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​Rep. Mike Turner (R-Ohio) outlined the three "redlines" that would cause Republicans to vote no on the 2020 defense authorization bill during a speech at the McAleese/Credit Suisse symposium in Washington, D.C., March 13, 2019. Photo from Turner's Facebook page.

Republicans on the House Armed Services Committee consider themselves bipartisan, but won’t support the next National Defense Authorization Act if it includes certain prohibitions raised by the Democratic majority, Strategic Forces Subcommittee ranking member Michael R. Turner (R-Ohio) said Wednesday.

Speaking at a McAleese/Credit Suisse symposium in Washington, D.C., Turner said Republican members of the HASC won’t vote for an NDAA if it contains any of three policy statements that are “redlines for us,” They are:

  • A “no first use” policy regarding nuclear weapons.

  • Any prohibitions on developing technology for space-based missile defense.

  • Doesn’t include funding for a low-yield nuclear weapon.

“I won’t vote for the NDAA” if it includes a “no first use” provision, Turner said, “and I know many other Republican members feel the same.” HASC chair Adam Smith (D-Wash.) has suggested such a policy may be put forward by the Democratic majority, Turner said, but such a move “unnecessarily limits” US flexibility.

Likewise, the US needs to have the flexibility to respond to Russia, which has said it will use low-yield nuclear weapons to achieve tactical goals, and so the US must have something similar. “It would be dangerous … if we restricted our capabilities,” he said.

Finally, Turner said he recognizes there is sentiment about keeping weapons out of space, but “We don’t have to have the debate on militarization of space … today.” What Republicans want is to allow the Pentagon to do the necessary research on space-based missile defense and obtain “knowledge.” Whether adversaries deploy such systems will have a big effect on whether the US moves forward with them, he said.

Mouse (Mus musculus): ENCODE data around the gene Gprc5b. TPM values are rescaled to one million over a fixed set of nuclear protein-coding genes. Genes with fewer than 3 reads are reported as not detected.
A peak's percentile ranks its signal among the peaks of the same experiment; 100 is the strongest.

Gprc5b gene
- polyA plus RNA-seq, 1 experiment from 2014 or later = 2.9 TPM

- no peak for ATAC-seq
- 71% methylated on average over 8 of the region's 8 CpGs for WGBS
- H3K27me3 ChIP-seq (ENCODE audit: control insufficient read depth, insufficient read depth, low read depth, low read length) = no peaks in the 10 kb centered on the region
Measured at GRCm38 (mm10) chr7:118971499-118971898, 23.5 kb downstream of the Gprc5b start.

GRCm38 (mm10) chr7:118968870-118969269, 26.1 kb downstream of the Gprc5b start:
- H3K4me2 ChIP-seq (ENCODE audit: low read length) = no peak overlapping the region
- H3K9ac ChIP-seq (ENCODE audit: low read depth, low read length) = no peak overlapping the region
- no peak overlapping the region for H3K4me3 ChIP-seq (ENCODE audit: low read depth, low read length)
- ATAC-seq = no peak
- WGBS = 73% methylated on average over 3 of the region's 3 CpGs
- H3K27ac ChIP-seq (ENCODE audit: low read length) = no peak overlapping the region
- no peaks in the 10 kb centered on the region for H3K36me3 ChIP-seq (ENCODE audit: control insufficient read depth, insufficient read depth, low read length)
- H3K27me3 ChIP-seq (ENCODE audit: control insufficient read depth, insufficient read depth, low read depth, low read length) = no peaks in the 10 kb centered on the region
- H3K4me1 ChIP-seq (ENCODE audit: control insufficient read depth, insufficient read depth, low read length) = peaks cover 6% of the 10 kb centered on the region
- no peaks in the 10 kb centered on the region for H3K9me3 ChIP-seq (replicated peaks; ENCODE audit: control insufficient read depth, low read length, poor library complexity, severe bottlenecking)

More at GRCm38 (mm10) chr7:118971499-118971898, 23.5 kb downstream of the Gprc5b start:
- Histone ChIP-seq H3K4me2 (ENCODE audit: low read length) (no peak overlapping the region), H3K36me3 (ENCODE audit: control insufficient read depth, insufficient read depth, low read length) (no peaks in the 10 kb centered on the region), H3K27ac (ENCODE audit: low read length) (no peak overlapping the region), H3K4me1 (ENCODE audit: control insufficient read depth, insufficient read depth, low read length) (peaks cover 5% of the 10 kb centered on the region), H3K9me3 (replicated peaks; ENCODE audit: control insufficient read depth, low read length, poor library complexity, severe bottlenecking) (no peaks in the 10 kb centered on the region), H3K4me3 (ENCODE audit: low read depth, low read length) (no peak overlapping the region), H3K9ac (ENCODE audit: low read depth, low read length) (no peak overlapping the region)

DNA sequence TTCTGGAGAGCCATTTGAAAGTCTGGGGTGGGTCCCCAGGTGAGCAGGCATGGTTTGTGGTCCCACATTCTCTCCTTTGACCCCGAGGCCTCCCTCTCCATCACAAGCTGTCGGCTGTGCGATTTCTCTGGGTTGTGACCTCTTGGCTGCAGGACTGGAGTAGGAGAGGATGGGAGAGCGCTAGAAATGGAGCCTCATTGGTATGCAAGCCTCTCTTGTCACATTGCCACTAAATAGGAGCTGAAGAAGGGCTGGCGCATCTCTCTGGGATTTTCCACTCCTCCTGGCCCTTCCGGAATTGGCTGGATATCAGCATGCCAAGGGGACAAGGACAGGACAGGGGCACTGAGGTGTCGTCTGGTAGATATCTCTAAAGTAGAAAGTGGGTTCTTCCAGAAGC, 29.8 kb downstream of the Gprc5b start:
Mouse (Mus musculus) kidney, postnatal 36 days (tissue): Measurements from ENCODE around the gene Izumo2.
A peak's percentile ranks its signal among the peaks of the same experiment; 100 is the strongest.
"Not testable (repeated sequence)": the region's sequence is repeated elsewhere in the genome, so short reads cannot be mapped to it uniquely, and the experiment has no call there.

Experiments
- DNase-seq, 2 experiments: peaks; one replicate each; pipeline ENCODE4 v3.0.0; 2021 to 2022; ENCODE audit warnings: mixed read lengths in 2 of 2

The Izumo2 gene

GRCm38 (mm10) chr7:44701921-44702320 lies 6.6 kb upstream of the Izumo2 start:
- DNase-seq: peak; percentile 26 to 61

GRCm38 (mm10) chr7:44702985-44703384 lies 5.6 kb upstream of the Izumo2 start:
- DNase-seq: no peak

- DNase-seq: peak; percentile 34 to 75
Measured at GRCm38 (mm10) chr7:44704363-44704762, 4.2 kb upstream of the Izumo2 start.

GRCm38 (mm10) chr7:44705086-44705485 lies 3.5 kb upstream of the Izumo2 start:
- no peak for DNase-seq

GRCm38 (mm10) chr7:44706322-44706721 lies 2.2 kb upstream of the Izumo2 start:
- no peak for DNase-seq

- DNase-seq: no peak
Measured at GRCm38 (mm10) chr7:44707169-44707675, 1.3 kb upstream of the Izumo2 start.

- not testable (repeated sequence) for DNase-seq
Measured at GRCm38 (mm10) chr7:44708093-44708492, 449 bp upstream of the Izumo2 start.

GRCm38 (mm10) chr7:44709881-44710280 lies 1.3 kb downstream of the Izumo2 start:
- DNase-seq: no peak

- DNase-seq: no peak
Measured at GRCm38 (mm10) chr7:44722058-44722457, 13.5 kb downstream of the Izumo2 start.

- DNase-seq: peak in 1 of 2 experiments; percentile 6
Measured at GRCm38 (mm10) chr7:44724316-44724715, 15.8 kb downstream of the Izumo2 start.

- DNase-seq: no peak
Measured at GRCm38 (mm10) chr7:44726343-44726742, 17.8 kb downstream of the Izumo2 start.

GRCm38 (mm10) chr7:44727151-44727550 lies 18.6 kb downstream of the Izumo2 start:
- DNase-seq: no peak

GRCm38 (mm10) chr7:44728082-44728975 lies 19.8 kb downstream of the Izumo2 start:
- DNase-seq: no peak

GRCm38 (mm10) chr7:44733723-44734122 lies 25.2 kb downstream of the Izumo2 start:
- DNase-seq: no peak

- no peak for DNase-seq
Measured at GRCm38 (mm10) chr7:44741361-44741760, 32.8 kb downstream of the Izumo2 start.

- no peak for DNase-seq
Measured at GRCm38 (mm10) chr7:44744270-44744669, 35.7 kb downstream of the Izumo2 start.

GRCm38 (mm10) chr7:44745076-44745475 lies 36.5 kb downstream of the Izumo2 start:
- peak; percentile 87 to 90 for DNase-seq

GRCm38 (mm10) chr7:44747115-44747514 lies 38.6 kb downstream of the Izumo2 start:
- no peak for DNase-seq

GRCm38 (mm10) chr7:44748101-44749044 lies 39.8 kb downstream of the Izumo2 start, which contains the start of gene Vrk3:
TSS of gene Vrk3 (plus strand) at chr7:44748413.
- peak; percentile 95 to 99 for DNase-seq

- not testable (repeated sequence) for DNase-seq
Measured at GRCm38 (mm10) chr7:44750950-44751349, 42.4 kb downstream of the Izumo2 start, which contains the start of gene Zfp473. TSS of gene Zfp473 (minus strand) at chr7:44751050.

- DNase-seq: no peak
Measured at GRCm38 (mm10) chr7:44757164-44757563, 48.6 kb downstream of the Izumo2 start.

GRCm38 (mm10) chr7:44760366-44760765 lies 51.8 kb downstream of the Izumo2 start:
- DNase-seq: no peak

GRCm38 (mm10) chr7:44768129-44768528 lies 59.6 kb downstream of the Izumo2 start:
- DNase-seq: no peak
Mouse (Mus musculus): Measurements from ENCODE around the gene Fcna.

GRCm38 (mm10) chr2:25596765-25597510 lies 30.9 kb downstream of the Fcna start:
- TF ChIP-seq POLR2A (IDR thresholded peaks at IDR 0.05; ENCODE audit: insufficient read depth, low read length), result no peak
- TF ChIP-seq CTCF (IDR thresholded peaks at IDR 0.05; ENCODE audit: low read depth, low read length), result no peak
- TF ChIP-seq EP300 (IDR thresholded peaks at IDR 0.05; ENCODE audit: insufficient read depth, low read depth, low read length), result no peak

“We can’t start trying to seek knowledge at the point the adversaries have presented to us a vulnerability,” Turner argued. “In this … funding cycle, we’ll be looking to support research and development and an understanding of what would it take and what would be the opportunities if we did.”

Turner said the HASC has traditionally been one of the most bipartisan committees on Capitol Hill. Democrat and GOP members work collegially with staffers from the other side of the aisle to produce the NDAA, which Turner said only rarely draws a “no” vote, and then, only if “something strange” is included in it. He said he hopes the tradition of bipartisanship will continue. He also noted that many of the committee members on the Democratic side are new to Congress, and he said they have expressed conservative opinions about defense.